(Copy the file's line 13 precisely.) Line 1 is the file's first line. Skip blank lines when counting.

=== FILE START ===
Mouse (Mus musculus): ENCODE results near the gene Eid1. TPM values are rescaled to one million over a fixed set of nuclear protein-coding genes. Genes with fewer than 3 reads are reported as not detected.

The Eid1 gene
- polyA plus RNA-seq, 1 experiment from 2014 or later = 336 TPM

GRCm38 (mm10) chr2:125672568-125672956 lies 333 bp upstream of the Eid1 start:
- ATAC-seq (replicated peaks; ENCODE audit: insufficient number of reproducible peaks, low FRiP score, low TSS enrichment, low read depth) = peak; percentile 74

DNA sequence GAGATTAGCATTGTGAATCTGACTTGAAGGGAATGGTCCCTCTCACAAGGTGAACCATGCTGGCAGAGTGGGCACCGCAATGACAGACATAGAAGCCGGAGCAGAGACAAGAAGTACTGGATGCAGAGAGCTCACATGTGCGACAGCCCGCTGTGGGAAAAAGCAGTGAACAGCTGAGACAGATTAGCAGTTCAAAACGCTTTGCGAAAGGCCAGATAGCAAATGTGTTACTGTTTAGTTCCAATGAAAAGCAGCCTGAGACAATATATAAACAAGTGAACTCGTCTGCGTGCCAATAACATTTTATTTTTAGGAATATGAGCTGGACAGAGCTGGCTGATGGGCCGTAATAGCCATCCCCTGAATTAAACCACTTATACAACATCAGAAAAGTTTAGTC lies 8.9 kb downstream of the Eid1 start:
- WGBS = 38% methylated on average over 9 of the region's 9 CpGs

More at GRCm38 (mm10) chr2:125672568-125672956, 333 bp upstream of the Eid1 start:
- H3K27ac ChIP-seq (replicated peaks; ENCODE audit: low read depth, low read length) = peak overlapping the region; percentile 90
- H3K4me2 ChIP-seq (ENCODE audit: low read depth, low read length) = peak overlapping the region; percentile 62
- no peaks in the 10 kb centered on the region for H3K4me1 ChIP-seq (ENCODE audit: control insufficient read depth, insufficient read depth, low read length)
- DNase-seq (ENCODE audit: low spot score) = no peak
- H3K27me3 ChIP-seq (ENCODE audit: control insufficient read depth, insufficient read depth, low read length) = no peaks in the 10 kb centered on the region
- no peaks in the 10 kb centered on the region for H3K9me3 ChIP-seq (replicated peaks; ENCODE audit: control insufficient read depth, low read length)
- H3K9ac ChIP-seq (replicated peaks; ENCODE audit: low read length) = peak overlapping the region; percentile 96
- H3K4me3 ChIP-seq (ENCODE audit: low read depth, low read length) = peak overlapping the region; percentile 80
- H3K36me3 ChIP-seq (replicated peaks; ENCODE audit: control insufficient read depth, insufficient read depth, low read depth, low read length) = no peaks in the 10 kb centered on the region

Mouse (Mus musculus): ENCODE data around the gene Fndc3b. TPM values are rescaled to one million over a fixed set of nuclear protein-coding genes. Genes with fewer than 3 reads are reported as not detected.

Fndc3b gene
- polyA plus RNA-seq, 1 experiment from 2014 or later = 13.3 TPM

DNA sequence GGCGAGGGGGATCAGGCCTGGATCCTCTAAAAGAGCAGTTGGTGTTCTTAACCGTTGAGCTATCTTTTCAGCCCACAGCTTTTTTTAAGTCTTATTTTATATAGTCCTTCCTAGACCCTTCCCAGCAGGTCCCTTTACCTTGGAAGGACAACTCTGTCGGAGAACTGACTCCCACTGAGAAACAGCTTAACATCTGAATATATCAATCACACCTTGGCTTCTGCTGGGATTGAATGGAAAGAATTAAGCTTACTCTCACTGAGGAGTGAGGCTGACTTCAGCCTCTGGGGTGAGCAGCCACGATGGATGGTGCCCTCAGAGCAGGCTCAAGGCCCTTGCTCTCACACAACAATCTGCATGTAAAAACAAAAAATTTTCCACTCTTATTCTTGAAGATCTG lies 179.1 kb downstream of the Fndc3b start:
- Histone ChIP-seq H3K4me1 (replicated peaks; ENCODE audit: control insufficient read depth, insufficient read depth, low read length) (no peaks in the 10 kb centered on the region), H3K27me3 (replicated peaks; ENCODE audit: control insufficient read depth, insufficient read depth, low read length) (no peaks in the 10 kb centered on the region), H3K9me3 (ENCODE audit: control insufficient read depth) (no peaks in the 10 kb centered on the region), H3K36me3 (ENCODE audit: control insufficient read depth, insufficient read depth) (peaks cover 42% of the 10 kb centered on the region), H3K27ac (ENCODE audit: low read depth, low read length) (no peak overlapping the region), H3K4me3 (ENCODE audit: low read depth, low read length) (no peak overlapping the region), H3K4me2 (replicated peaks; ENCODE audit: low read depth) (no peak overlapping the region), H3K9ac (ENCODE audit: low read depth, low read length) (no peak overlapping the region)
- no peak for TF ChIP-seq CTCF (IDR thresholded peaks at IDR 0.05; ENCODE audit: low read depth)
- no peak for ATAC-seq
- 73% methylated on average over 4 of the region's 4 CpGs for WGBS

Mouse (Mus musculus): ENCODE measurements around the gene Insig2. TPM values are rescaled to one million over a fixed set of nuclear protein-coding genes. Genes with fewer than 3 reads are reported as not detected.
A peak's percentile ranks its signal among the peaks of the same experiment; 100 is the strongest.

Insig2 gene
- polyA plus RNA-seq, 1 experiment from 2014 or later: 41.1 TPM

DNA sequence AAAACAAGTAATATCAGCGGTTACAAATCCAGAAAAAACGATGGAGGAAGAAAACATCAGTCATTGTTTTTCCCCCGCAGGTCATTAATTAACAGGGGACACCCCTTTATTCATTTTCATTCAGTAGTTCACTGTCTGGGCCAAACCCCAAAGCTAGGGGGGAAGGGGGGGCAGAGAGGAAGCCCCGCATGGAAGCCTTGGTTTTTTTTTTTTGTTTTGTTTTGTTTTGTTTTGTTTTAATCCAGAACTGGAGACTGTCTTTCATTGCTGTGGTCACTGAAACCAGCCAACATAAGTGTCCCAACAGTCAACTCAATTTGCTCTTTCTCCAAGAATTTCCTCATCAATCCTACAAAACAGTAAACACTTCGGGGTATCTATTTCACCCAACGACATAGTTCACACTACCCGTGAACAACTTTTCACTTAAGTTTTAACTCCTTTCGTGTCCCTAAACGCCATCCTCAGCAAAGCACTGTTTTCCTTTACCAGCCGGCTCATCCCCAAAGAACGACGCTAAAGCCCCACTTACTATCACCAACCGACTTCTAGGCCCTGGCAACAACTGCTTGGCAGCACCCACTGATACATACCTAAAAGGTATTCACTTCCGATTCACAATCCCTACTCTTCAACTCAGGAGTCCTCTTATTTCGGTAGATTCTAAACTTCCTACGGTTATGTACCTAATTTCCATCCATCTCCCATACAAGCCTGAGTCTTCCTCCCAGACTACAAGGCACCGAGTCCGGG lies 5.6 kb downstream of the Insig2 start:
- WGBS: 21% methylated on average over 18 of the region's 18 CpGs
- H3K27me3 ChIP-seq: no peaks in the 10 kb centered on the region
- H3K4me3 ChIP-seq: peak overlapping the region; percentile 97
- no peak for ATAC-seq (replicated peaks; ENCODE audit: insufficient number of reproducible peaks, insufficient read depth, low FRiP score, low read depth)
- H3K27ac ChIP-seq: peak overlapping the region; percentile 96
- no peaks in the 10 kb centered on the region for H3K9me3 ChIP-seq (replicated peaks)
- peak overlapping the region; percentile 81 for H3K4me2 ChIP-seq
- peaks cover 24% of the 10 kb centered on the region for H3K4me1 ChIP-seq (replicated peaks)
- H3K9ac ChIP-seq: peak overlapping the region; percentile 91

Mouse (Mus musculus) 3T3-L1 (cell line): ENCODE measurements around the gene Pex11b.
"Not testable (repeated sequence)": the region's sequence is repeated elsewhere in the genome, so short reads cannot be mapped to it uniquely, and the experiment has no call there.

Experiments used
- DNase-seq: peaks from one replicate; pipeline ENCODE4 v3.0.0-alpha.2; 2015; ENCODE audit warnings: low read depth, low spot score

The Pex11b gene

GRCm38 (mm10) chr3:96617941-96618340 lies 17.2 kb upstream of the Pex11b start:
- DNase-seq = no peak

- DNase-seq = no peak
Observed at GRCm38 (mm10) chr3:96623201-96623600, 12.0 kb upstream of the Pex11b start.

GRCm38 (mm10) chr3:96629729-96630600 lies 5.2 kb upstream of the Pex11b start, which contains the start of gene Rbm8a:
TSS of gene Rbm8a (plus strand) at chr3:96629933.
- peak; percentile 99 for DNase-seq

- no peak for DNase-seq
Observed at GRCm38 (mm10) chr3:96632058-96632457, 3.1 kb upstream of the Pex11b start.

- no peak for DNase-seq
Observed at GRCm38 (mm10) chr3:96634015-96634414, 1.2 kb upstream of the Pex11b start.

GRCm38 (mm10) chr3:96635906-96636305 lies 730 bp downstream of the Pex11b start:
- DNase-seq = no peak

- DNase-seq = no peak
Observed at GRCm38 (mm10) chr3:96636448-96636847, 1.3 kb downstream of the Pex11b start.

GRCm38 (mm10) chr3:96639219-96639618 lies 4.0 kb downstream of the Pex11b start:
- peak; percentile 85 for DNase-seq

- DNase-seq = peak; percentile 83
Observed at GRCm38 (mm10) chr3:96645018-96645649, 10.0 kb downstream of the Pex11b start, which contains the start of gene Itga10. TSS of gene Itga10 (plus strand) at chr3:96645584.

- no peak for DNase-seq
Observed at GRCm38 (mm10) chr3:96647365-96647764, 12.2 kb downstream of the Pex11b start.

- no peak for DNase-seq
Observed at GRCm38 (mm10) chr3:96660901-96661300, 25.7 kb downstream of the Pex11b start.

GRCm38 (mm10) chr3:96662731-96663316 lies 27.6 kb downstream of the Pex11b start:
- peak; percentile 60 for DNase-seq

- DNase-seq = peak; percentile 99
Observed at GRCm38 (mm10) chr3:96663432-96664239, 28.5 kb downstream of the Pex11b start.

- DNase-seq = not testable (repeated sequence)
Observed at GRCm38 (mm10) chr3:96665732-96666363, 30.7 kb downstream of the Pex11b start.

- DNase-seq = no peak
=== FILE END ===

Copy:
- H3K27me3 ChIP-seq (ENCODE audit: control insufficient read depth, insufficient read depth, low read length) = no peaks in the 10 kb centered on the region